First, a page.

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The most populated countries in the World, based on the number of people per square kilometre, are possibly not what you might expect:

Monaco         16,205
Singapore       6,386
Malta               1,261
Maldives         1,164
Bahrain           1,035
Bangladesh    1,002
Vatican City       920
Barbados          648
Nauru                621
Mauritius          603

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And, by way of contrast, those with the lowest density of people per square kilometre:

Mongolia      2
Namibia       2
Australia      3
Botswana    3
Iceland         3
Suriname    3
Libya            3
Mauritania 3
Canada        3
Guyana       4

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And now, the World’s largest countries, by area:

Russia              17,075,400 sq km
Canada              9,330,970 sq km
China                 9,326,410 sq km
USA                    9,166,600 sq km
Brazil                 8,456,510 sq km
Australia           7,617,930 sq km
India                  2,973,190 sq km
Argentina         2,736,690 sq km
Kazakhstan      2,717,300 sq km

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And the smallest countries, again by area:

Vatican City                0.44 sq km
Monaco                       1.95 sq km
Nauru                        21.20 sq km
Tuvalu                        26.00 sq km
San Marino               61.00 sq km
Liechtenstein         160.00 sq km
Marshall Islands    181.00 sq km
Seychelles                270.00 sq km
Maldives                   300.00 sq km
St. Kitts and Nevis  360.00 sq km

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The oldest countries in the World, and when they were formed:

San Marino     301 AD
France              486 AD
Bulgaria           632 AD
Denmark         950 AD
Portugal        1143 AD
Andorra         1278 AD
Switzerland  1291 AD

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The most widely spoken languages:

Chinese (Mandarin) More than 1 billion
English                         512 million
Hindi                            501 million
Spanish                       399 million
Russian                       285 million
Arabic                         265 million
Bengali                       245 million
Portuguese               196 million
Malay-Indonesian   140 million
Japanese                    125 million

你好    Hello    नमस्ते    ¡Hola    Алло    مرحبا    হ্যালো    Olá   Halo    こんにちは

 

The population of the World is estimated at  7.14 billion people of which 19.1% live in China and 17.4% in India.

Did you know that the surface of our planet is 70.9% water?

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Sources/credits:  www.worldatlas.com / wikipedia.org / Google translate

 

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Island Life

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It was back in June 2010 that we moved to the Isle of Wight. Sally and I had been considering a move for some time before that – the nice little canal-side cottage where we were living in Ash Vale, Surrey was becoming too small for a growing family.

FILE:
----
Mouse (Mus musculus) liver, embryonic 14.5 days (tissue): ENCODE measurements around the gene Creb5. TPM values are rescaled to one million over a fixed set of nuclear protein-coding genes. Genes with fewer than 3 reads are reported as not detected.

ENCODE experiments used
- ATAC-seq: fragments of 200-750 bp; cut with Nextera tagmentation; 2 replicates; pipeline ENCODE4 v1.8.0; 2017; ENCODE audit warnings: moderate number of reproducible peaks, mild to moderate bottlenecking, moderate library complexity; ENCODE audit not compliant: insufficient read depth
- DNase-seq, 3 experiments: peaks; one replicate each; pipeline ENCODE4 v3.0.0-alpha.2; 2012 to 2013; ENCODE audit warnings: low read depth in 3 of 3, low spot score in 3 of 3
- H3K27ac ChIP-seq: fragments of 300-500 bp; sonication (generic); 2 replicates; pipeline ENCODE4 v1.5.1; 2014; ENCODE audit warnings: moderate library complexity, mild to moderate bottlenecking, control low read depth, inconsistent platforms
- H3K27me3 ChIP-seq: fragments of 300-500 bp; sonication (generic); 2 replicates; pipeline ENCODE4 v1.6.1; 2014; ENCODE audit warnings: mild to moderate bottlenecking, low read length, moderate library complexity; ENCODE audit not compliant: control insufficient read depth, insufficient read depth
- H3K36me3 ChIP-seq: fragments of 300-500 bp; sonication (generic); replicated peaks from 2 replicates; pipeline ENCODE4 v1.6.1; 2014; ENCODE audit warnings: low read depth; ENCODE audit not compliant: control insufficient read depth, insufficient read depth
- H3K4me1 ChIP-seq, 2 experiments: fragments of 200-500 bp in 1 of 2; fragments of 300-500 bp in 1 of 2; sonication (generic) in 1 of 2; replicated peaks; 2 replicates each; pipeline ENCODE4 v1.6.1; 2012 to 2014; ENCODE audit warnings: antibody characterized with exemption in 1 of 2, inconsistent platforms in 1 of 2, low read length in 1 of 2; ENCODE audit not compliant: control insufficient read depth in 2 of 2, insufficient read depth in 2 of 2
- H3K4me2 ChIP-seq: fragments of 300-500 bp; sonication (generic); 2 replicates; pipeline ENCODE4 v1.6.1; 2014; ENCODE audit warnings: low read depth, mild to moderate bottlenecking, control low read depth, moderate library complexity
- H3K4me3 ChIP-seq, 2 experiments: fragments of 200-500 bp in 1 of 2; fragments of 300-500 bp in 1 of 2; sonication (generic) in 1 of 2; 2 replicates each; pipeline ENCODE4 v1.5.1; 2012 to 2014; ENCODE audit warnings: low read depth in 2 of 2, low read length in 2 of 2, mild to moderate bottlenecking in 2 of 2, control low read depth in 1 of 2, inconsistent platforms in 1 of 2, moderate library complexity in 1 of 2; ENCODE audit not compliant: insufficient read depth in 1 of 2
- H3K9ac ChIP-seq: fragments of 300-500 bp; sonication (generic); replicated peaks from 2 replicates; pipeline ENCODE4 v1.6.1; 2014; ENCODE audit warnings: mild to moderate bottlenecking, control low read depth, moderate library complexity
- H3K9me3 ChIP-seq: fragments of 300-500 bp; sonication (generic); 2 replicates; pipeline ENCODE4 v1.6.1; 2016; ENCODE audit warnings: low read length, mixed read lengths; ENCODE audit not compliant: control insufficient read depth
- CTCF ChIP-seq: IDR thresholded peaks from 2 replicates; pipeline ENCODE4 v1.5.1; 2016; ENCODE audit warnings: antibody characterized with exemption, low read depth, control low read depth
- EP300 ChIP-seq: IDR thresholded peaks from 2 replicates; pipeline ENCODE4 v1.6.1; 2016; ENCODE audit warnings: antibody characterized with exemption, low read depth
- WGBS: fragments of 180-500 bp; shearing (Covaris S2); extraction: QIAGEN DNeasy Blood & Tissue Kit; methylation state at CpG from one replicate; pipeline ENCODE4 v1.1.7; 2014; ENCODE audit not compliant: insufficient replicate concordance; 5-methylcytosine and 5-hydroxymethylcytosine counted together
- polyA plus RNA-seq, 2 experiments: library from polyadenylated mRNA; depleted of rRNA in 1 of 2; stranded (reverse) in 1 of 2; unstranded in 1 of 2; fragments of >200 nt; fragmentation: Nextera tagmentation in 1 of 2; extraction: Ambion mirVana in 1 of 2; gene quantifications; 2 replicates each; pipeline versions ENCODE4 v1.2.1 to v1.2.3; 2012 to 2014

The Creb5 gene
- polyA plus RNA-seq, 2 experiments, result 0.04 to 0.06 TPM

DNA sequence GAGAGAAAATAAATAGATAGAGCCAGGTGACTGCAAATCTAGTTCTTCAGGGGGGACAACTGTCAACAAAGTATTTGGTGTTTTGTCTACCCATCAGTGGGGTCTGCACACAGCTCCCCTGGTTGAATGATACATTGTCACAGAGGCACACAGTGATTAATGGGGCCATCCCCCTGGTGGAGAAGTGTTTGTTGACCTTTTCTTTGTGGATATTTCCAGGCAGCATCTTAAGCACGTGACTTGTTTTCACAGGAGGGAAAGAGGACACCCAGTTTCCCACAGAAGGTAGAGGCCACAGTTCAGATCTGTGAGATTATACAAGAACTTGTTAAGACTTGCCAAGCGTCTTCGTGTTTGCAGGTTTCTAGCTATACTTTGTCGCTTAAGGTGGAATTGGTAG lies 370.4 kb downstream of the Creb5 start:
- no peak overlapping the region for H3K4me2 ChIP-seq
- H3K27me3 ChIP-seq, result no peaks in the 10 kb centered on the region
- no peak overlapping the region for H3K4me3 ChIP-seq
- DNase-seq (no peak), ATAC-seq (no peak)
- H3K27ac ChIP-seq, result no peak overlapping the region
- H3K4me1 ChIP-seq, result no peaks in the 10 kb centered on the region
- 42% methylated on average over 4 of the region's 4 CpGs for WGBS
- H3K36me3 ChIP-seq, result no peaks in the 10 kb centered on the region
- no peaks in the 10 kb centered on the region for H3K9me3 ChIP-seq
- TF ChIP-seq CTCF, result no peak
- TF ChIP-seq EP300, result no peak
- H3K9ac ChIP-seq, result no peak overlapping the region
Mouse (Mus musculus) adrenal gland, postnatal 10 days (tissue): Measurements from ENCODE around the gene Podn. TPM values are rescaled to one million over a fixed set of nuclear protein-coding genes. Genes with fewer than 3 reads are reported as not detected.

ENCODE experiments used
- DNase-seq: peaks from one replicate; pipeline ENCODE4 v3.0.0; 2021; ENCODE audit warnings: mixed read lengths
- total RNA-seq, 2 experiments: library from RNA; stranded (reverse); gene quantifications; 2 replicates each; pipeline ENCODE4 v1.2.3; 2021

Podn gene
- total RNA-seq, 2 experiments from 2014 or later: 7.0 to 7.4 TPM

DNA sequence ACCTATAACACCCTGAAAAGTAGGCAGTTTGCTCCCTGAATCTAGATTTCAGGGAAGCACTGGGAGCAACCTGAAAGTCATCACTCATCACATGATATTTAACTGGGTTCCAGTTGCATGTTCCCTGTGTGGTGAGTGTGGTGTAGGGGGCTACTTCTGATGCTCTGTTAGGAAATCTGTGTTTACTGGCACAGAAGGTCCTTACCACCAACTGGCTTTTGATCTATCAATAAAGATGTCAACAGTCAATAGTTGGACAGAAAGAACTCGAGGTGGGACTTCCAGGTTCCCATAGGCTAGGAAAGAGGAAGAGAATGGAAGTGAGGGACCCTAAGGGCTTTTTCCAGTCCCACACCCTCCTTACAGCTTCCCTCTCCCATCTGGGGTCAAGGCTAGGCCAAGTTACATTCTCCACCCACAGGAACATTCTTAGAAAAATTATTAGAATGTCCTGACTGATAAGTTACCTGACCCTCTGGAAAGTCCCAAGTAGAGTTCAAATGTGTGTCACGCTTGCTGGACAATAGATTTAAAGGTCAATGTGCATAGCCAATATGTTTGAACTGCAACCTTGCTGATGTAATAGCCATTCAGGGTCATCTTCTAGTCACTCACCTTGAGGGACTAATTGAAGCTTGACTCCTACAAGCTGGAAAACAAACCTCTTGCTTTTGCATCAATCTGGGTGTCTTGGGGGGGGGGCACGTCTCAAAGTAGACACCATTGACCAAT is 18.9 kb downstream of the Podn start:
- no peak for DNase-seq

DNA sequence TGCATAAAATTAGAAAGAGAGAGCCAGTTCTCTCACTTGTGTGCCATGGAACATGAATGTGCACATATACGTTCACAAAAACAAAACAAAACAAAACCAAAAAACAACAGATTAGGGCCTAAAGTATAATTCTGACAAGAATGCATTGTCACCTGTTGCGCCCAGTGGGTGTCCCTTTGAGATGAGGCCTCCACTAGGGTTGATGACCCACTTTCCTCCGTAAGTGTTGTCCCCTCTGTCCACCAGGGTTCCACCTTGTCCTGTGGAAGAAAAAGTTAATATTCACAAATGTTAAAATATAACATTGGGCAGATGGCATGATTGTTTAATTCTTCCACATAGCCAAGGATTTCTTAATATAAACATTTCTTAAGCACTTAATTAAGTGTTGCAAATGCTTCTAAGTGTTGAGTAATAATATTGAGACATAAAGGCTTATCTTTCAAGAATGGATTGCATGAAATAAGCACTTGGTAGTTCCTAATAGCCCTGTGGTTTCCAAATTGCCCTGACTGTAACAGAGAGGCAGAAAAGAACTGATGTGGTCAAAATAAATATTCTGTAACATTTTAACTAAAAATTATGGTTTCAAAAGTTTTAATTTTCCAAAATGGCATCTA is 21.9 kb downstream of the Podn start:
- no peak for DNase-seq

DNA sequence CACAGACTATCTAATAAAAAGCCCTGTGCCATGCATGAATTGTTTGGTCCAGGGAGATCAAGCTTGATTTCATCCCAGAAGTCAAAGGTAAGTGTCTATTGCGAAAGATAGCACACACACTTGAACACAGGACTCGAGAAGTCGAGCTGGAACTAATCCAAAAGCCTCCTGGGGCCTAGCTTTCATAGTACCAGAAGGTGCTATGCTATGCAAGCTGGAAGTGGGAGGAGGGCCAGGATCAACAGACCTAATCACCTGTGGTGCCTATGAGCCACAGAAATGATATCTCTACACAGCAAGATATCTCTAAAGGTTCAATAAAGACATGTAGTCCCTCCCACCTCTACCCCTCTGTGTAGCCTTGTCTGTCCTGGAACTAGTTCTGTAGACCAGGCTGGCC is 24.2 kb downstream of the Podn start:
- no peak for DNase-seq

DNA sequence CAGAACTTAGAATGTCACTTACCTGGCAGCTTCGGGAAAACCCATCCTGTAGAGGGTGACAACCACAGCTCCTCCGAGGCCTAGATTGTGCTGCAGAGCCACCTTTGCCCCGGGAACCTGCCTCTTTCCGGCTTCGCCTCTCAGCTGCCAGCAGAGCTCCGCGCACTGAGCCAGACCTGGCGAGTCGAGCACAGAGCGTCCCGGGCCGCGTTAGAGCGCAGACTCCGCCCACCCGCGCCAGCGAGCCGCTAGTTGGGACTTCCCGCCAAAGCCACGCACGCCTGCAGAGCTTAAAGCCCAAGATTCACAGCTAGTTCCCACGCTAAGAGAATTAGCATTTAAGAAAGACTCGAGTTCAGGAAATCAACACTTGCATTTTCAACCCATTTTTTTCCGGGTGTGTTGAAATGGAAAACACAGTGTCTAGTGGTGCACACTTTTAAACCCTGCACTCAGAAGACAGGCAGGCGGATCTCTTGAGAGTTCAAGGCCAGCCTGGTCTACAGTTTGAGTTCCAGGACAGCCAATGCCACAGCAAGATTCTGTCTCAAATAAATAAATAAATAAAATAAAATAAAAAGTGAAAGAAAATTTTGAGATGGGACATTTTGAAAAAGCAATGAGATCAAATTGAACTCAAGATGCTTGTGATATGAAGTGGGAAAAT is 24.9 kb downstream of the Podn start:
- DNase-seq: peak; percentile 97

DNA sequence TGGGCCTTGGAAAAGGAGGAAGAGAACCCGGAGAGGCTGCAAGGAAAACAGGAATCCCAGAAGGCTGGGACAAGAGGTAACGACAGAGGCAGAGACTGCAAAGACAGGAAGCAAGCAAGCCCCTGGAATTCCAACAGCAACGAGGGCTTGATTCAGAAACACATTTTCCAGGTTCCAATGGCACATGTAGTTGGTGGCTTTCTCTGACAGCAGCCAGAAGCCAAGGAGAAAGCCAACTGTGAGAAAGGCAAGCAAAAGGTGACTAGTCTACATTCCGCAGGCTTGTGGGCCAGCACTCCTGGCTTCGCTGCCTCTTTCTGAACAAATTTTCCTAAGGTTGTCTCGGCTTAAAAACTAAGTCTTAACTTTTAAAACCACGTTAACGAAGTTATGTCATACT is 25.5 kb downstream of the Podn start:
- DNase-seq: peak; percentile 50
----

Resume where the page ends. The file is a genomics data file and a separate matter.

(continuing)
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Businesswise, we were free to move anywhere. A few years previously we’d changed from directly employing staff to using a team of skilled freelancer cartographers which meant that we weren’t tied to a particular area or having the problem of relocating staff.

So we came up with a shortlist of possible places to live. And, because of the way we work, we felt we weren’t necessarily restricted to living in the UK. Actually, it started off as a pretty long list – we took a list of English speaking countries off Wikipedia and began crossing off places we thought unsuitable.

Australia sounded good but a bit of a long trip to see family and friends at weekends. The same for Canada and the USA. So we looked closer to home.

We had a brief discussion about Gibraltar before moving on to the Channel Islands – until we looked into the problems of buying a house over there and the prices asked for very modest properties.

But, the idea of living on an island had formed in our minds.

One of our other criteria was to move south if possible. Warmer summers and milder winters were a definite attraction, so all of the more northerly islands surrounding the UK were ruled out. Eventually, one of us (and I’m not saying who) suggested the Isle of Wight.

We went through the usual thoughts of ‘Isn’t the Isle of Wight only for grannies and retired people?’ and ‘Aren’t they about 50 years behind the times over there?’ before remembering the great beaches, the scenery, the slower way of life (we’d had holidays on the Island previously) and the slightly warmer weather.

And there was the added bonus that house prices were considerably cheaper on the Island too.

So, we moved.